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One Church, indivisible: Aimee's blog from Crete

Once every five years or so, a group of about 120 men and women, pastors, laypersons, academics, and church leaders get together to talk about the issues that still divide the churches. It's called the Faith and Order Plenary Commission, and its next meeting will take place at the Orthodox Academy of Crete, Greece, 7-13 October 2009.oac

This year, I've been invited to go. 

And I'm writing a blog.


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Divine liturgy and ordinary bread

Monday, Oct. 12, 2009

Sunday morning’s worship was a Divine Liturgy with an Orthodox congregation in the nearby town of Kasteli. The service was in Greek, of course (though we had written translation, and the Scripture and sermon were offered in English for our benefit), and two hours long.

During worship I strained my ears for any words familiar from my seminary New Testament Greek class (koinonia/fellowship/community, Theos/God, Sophia/wisdom, doxa/glory, hagios/holy, dynamis/power), and was pleased to find I understood enough to know where we were on the paper (eureka!). For those of you who’ve attended Orthodox services before, you’ll be happy to know that there were chairs, so we didn’t all have to stand for the whole thing (standing is typical of many Orthodox services).

The difficult moment came at the Eucharist – no surprises there. Here we all were, gathered for the unity of the church, and divided at the table. Though we had worshiped and prayed together, most of us are not in communion with the Orthodox church and cannot participate in Christ’s meal together. The Metropolitan leading the service spoke openly and plainly about our separation. “Now we have come to a moment of pain,” he said. “I speak the truth: I have great pain that we cannot share the meal, but this is why we must keep going.”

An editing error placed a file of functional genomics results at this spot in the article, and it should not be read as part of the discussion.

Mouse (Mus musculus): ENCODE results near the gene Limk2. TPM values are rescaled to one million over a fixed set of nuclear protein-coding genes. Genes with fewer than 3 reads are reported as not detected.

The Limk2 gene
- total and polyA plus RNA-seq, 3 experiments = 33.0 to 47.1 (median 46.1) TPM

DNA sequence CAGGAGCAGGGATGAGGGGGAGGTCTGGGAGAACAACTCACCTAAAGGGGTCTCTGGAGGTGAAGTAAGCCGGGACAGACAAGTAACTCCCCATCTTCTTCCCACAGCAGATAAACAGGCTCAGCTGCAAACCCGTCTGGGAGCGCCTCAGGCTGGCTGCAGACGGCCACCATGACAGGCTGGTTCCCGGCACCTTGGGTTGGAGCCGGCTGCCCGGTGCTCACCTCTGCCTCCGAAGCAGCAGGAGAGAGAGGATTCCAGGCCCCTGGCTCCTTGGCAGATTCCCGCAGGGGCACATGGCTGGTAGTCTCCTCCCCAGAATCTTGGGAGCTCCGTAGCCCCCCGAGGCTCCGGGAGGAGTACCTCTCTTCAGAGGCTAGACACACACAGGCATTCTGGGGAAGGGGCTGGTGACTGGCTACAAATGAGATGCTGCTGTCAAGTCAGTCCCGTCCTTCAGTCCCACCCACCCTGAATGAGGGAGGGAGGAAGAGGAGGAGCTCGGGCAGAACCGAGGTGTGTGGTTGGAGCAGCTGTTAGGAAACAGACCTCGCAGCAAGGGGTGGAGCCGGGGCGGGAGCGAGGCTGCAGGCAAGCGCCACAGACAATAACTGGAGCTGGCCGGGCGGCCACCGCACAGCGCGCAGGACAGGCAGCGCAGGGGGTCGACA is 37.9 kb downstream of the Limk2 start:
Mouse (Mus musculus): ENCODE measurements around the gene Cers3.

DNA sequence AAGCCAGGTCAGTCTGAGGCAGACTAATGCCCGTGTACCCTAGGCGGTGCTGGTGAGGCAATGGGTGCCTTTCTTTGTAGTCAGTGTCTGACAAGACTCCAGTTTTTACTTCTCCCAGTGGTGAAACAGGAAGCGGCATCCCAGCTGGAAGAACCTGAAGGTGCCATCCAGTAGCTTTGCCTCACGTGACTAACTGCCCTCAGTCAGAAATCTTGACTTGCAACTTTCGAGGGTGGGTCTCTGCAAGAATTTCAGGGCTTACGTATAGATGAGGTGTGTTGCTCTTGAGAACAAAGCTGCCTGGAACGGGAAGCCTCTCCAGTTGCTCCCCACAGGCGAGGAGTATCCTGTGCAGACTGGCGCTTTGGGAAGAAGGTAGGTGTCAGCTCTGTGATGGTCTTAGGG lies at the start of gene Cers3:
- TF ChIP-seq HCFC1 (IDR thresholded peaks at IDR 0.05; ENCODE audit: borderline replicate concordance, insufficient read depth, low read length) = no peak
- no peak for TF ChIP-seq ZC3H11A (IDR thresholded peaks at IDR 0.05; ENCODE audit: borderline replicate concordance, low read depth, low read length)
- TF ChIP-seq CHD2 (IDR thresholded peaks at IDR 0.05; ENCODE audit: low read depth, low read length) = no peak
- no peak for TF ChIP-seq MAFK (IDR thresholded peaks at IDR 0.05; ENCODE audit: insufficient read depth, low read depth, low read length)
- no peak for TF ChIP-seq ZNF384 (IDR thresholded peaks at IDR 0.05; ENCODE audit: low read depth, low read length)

Then most of us remained seated while some came forward to receive the sacrament.

After the service, we shared blessed – but not consecrated – bread. A symbol of our partial unity, and the distance left to travel.

Comments Comments

Julia Claire said on Oct 13, 2009
Here truly is where we find the pain and the promise. Thanks for writing about this experience. We need to be aware of what divides and unites... And while it is sad and frustrating, I am thankful for leaders who acknowledge in practice that everything isn't all One, that we aren't in full communion as we ought to be... and amidst that brokenness, call us to work for the unity we are called to in Christ. Thanks for sharing this! JC <><
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